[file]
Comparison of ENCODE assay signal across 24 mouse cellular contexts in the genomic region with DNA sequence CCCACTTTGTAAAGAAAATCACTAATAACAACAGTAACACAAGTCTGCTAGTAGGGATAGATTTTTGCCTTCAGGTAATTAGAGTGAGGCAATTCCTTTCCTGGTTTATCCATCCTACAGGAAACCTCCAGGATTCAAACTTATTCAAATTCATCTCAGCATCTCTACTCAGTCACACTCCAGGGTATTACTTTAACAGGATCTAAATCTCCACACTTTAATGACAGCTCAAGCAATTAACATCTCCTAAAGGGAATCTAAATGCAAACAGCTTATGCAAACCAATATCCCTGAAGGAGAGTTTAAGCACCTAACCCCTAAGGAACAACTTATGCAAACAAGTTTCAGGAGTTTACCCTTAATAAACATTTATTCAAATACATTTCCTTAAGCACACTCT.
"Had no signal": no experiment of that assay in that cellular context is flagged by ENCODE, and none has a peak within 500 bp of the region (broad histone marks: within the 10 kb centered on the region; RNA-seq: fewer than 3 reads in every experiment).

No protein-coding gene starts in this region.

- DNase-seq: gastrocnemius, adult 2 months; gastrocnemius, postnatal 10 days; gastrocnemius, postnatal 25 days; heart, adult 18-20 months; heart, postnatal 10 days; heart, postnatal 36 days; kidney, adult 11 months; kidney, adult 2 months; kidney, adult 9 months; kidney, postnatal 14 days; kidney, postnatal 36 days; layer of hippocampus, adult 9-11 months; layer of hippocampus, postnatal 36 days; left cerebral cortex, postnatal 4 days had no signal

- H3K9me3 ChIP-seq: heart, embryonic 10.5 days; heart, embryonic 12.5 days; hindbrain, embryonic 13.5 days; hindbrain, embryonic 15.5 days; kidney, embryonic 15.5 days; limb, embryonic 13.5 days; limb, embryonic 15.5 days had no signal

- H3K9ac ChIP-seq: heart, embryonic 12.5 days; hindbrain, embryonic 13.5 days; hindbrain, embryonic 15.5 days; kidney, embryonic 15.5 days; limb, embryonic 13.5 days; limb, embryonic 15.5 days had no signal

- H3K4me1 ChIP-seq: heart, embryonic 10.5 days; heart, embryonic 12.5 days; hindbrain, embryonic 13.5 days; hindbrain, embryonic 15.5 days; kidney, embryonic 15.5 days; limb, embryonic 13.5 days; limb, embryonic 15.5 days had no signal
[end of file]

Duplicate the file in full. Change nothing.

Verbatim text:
Comparison of ENCODE assay signal across 24 mouse cellular contexts in the genomic region with DNA sequence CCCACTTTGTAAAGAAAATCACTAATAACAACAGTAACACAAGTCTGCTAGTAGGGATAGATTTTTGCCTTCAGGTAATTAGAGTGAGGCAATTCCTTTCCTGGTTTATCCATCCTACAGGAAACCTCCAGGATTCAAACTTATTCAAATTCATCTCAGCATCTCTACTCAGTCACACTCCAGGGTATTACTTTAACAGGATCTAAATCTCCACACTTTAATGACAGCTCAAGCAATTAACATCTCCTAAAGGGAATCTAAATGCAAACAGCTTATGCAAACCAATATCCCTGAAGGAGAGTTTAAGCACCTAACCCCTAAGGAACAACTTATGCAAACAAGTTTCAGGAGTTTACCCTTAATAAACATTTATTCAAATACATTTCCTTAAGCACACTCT.
"Had no signal": no experiment of that assay in that cellular context is flagged by ENCODE, and none has a peak within 500 bp of the region (broad histone marks: within the 10 kb centered on the region; RNA-seq: fewer than 3 reads in every experiment).

No protein-coding gene starts in this region.

- DNase-seq: gastrocnemius, adult 2 months; gastrocnemius, postnatal 10 days; gastrocnemius, postnatal 25 days; heart, adult 18-20 months; heart, postnatal 10 days; heart, postnatal 36 days; kidney, adult 11 months; kidney, adult 2 months; kidney, adult 9 months; kidney, postnatal 14 days; kidney, postnatal 36 days; layer of hippocampus, adult 9-11 months; layer of hippocampus, postnatal 36 days; left cerebral cortex, postnatal 4 days had no signal

- H3K9me3 ChIP-seq: heart, embryonic 10.5 days; heart, embryonic 12.5 days; hindbrain, embryonic 13.5 days; hindbrain, embryonic 15.5 days; kidney, embryonic 15.5 days; limb, embryonic 13.5 days; limb, embryonic 15.5 days had no signal

- H3K9ac ChIP-seq: heart, embryonic 12.5 days; hindbrain, embryonic 13.5 days; hindbrain, embryonic 15.5 days; kidney, embryonic 15.5 days; limb, embryonic 13.5 days; limb, embryonic 15.5 days had no signal

- H3K4me1 ChIP-seq: heart, embryonic 10.5 days; heart, embryonic 12.5 days; hindbrain, embryonic 13.5 days; hindbrain, embryonic 15.5 days; kidney, embryonic 15.5 days; limb, embryonic 13.5 days; limb, embryonic 15.5 days had no signal